Home Depot opens at 6 AM.
I never thought I’d be the type of person for whom that is relevant information.
But there I was yesterday morning, before sunrise, walking through the orange-trimmed automatic doors. Sawdust, turpentine, fertilizer…it wasn’t exactly like the scent of freshly ground coffee beans, but this mix of smells was somehow energizing nonetheless. It smelled…productive.
These people, the ones that shop at Home Depot at 6:30 AM: they are project people. Trucks loaded up with sheetrock and plywood. Siding and trimming and big buckets of paint. Small machines intended for mysterious tasks about which I couldn’t even attempt to guess.
Me? I was there to buy an extension cord to expedite the process of steam mopping all of the floors in our new home. It needed to be done before the movers showed up later that morning. I’d spent several hours cleaning there the previous day, and had finally had become disgusted with the inefficiency of having to unplug the vacuum cleaner or steam mopper every ninety seconds to move it to a new outlet.
We closed on Friday afternoon, a week early. The deal of the century, the seller’s agent had remarked as we all gathered around an attorney’s conference table, and I’m not even blowin’ smoke up your asses.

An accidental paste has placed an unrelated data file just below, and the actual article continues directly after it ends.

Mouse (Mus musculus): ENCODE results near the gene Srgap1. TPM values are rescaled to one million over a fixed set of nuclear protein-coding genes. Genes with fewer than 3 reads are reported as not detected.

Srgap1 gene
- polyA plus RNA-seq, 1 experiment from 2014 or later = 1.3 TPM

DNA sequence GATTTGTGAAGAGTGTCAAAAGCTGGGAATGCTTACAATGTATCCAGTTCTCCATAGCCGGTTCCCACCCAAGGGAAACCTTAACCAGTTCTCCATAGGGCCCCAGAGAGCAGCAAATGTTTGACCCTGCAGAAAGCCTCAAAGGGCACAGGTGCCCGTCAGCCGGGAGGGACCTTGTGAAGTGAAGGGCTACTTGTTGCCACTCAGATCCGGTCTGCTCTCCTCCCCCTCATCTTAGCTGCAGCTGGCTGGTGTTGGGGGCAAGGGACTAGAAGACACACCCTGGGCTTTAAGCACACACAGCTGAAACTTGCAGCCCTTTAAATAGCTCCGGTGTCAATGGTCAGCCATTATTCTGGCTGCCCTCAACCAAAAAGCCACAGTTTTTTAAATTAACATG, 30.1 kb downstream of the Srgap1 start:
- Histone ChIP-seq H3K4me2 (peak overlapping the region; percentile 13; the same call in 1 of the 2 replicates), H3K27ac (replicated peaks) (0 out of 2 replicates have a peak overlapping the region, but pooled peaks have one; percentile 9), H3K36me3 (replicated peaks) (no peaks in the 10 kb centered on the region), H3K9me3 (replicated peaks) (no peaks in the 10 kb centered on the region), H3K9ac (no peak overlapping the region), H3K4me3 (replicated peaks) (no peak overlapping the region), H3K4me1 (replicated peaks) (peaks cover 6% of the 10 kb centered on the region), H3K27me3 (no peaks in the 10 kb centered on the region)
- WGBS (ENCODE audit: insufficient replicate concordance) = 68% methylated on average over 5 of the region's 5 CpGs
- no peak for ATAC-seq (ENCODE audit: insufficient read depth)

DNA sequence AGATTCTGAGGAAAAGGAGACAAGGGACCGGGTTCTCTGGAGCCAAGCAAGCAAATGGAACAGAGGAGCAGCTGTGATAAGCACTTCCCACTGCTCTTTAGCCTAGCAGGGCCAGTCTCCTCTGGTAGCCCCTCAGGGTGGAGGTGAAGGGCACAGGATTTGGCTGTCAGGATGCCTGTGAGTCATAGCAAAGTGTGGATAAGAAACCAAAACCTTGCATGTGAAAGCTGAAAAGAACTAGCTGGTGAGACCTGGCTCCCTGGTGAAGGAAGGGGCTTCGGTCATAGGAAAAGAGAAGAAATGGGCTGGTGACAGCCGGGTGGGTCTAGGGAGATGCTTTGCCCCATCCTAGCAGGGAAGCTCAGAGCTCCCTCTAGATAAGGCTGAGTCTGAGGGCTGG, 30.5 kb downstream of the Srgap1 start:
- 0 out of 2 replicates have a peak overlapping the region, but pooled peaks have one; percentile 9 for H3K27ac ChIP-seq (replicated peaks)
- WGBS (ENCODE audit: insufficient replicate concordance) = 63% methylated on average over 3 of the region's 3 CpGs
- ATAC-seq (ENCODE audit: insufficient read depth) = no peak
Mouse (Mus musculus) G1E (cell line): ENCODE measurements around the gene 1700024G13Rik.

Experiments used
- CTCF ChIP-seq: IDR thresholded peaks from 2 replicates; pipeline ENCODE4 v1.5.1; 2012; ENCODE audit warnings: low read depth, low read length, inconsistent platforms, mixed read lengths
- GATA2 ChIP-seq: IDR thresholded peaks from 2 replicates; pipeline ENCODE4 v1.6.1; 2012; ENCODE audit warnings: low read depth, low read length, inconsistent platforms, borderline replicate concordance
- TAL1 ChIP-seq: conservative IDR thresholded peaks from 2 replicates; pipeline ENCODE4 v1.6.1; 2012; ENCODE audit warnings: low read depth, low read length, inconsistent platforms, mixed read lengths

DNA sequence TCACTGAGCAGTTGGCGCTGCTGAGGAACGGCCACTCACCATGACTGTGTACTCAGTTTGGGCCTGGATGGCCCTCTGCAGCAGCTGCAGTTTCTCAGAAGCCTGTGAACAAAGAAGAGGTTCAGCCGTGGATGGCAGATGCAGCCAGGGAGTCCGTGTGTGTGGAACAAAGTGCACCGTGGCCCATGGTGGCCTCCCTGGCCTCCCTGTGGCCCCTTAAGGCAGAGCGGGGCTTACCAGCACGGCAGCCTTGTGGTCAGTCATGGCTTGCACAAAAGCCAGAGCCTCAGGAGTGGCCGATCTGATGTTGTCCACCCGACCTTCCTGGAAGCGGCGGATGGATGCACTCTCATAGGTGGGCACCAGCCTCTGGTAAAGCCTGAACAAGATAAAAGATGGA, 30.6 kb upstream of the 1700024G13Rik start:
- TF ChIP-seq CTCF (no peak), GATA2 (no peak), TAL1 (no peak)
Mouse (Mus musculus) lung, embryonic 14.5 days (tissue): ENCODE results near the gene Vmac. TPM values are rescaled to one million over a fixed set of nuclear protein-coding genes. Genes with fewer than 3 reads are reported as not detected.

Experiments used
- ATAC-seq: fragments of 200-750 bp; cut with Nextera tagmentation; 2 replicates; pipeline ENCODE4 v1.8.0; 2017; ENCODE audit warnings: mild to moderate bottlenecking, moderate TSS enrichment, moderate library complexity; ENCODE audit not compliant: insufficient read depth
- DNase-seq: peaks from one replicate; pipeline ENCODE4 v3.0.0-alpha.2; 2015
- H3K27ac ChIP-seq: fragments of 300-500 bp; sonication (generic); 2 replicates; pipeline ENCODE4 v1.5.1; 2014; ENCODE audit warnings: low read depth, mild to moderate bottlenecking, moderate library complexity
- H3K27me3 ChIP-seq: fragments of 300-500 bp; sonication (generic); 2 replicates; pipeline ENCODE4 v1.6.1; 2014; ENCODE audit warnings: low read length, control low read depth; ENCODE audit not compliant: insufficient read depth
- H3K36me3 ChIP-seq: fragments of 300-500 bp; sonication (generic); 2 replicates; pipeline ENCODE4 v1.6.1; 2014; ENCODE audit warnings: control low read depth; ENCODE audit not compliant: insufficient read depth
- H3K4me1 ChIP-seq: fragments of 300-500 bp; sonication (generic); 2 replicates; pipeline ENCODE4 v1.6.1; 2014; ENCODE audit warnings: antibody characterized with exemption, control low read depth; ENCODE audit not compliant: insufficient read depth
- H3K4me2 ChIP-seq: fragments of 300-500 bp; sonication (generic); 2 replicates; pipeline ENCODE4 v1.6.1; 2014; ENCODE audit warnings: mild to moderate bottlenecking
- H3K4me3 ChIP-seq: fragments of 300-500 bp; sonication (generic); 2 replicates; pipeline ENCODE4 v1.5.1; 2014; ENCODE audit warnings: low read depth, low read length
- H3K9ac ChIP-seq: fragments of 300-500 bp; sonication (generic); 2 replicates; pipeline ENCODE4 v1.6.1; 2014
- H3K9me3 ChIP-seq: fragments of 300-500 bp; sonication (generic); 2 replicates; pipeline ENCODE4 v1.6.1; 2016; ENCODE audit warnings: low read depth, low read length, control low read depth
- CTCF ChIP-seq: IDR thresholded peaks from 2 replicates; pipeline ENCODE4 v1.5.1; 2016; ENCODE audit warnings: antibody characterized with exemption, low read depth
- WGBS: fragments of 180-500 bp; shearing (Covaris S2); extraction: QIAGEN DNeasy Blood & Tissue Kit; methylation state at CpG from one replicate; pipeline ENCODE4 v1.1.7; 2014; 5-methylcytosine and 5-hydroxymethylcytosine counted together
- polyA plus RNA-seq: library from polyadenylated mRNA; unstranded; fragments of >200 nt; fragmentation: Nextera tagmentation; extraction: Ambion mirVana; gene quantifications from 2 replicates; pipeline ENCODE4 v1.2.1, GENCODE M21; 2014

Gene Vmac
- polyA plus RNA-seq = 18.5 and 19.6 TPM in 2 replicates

No, yes, we knew it was a great deal, we said. My fingers were sore from being tightly crossed behind my back for the last month, waiting for something to go wrong. There were a few near-misses, like the time we almost backed out because we thought it needed a new roof. (Thankfully, it doesn’t!) But it did seem too good to be true. This magnificent house had sat vacant on the market for almost a year, despite a colorful history of bidders and would-be buyers. Why us? Why now?
Something about our ridiculously lowball offer spoke to the seller, perhaps? I guess it will always be a mystery.
Mapping out the logistics of moving in to the house, I’d always assumed we would pay people to go in and clean beforehand. The house, in spite of its magnificence, was….well, it was pretty disgusting. A year of neglect will do that to even the handsomest of structures.
But when we moved up the closing date (and subsequent moving date), there was no longer time to hire cleaners. Oddly, though, I relished the idea of doing it myself. I hate cleaning, but there was something almost romantic about getting to know the house square foot by square foot, going over each and every dusty floorboard, learning every scuff and squeak of the place that’s now home.
So all weekend I swept and scrubbed and sucked up bugs: belly-up beetles turned crispy from months in a sunny windowsill, surprised little spiders crouching in corners. I cursed at unexpected cascades of dust coming off of high shelves; I scowled at stains and spots of paint that refused to succumb to my scouring.
But mostly I smiled. It still seems too good to be true. I love our house.
And to all of you Home Depot early-dwellers, you project people with your 2X4s and mysterious little machines?
Perhaps one day I’ll join your club, if you’ll have me.